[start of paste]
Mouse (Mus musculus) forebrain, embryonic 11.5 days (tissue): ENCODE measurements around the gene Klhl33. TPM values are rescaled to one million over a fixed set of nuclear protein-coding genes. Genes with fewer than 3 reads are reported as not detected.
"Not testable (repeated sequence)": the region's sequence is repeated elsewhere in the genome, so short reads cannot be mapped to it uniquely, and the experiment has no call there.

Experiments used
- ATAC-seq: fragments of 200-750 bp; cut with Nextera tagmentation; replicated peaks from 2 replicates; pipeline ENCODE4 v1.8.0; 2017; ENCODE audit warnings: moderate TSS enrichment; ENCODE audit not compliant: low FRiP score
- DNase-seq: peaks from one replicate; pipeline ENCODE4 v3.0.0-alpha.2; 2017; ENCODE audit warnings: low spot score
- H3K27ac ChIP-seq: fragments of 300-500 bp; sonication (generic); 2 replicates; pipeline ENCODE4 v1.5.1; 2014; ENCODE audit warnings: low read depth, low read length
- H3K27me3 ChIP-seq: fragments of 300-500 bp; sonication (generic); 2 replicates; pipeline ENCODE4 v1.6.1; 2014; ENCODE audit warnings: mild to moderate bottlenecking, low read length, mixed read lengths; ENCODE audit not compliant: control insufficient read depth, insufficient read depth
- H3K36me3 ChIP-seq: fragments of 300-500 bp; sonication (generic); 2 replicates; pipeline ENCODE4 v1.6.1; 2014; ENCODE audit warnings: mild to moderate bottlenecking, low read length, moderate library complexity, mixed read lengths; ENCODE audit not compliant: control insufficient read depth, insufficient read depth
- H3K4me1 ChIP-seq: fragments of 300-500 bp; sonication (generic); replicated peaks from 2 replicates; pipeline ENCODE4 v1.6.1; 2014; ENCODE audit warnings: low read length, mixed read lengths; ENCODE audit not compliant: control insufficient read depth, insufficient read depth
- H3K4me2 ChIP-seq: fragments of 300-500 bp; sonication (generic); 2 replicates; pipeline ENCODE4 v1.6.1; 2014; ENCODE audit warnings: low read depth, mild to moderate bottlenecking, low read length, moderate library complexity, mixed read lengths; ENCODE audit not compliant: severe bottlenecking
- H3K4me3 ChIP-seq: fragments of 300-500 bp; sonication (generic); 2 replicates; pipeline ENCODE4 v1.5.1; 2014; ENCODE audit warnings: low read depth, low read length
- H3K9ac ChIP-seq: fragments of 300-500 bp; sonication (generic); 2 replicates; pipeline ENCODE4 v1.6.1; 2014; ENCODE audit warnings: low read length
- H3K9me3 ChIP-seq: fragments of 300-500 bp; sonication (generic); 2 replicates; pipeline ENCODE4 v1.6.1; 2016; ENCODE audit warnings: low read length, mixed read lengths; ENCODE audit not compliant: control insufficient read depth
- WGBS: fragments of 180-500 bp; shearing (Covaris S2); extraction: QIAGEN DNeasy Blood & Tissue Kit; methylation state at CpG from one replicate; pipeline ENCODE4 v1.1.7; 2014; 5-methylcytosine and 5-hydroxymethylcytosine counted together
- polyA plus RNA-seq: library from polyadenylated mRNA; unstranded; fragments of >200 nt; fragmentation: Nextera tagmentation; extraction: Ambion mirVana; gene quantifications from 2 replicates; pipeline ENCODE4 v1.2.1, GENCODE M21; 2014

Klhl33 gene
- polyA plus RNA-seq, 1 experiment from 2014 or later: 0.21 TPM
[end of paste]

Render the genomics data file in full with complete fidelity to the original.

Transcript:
Mouse (Mus musculus) forebrain, embryonic 11.5 days (tissue): ENCODE measurements around the gene Klhl33. TPM values are rescaled to one million over a fixed set of nuclear protein-coding genes. Genes with fewer than 3 reads are reported as not detected.
"Not testable (repeated sequence)": the region's sequence is repeated elsewhere in the genome, so short reads cannot be mapped to it uniquely, and the experiment has no call there.

Experiments used
- ATAC-seq: fragments of 200-750 bp; cut with Nextera tagmentation; replicated peaks from 2 replicates; pipeline ENCODE4 v1.8.0; 2017; ENCODE audit warnings: moderate TSS enrichment; ENCODE audit not compliant: low FRiP score
- DNase-seq: peaks from one replicate; pipeline ENCODE4 v3.0.0-alpha.2; 2017; ENCODE audit warnings: low spot score
- H3K27ac ChIP-seq: fragments of 300-500 bp; sonication (generic); 2 replicates; pipeline ENCODE4 v1.5.1; 2014; ENCODE audit warnings: low read depth, low read length
- H3K27me3 ChIP-seq: fragments of 300-500 bp; sonication (generic); 2 replicates; pipeline ENCODE4 v1.6.1; 2014; ENCODE audit warnings: mild to moderate bottlenecking, low read length, mixed read lengths; ENCODE audit not compliant: control insufficient read depth, insufficient read depth
- H3K36me3 ChIP-seq: fragments of 300-500 bp; sonication (generic); 2 replicates; pipeline ENCODE4 v1.6.1; 2014; ENCODE audit warnings: mild to moderate bottlenecking, low read length, moderate library complexity, mixed read lengths; ENCODE audit not compliant: control insufficient read depth, insufficient read depth
- H3K4me1 ChIP-seq: fragments of 300-500 bp; sonication (generic); replicated peaks from 2 replicates; pipeline ENCODE4 v1.6.1; 2014; ENCODE audit warnings: low read length, mixed read lengths; ENCODE audit not compliant: control insufficient read depth, insufficient read depth
- H3K4me2 ChIP-seq: fragments of 300-500 bp; sonication (generic); 2 replicates; pipeline ENCODE4 v1.6.1; 2014; ENCODE audit warnings: low read depth, mild to moderate bottlenecking, low read length, moderate library complexity, mixed read lengths; ENCODE audit not compliant: severe bottlenecking
- H3K4me3 ChIP-seq: fragments of 300-500 bp; sonication (generic); 2 replicates; pipeline ENCODE4 v1.5.1; 2014; ENCODE audit warnings: low read depth, low read length
- H3K9ac ChIP-seq: fragments of 300-500 bp; sonication (generic); 2 replicates; pipeline ENCODE4 v1.6.1; 2014; ENCODE audit warnings: low read length
- H3K9me3 ChIP-seq: fragments of 300-500 bp; sonication (generic); 2 replicates; pipeline ENCODE4 v1.6.1; 2016; ENCODE audit warnings: low read length, mixed read lengths; ENCODE audit not compliant: control insufficient read depth
- WGBS: fragments of 180-500 bp; shearing (Covaris S2); extraction: QIAGEN DNeasy Blood & Tissue Kit; methylation state at CpG from one replicate; pipeline ENCODE4 v1.1.7; 2014; 5-methylcytosine and 5-hydroxymethylcytosine counted together
- polyA plus RNA-seq: library from polyadenylated mRNA; unstranded; fragments of >200 nt; fragmentation: Nextera tagmentation; extraction: Ambion mirVana; gene quantifications from 2 replicates; pipeline ENCODE4 v1.2.1, GENCODE M21; 2014

Klhl33 gene
- polyA plus RNA-seq, 1 experiment from 2014 or later: 0.21 TPM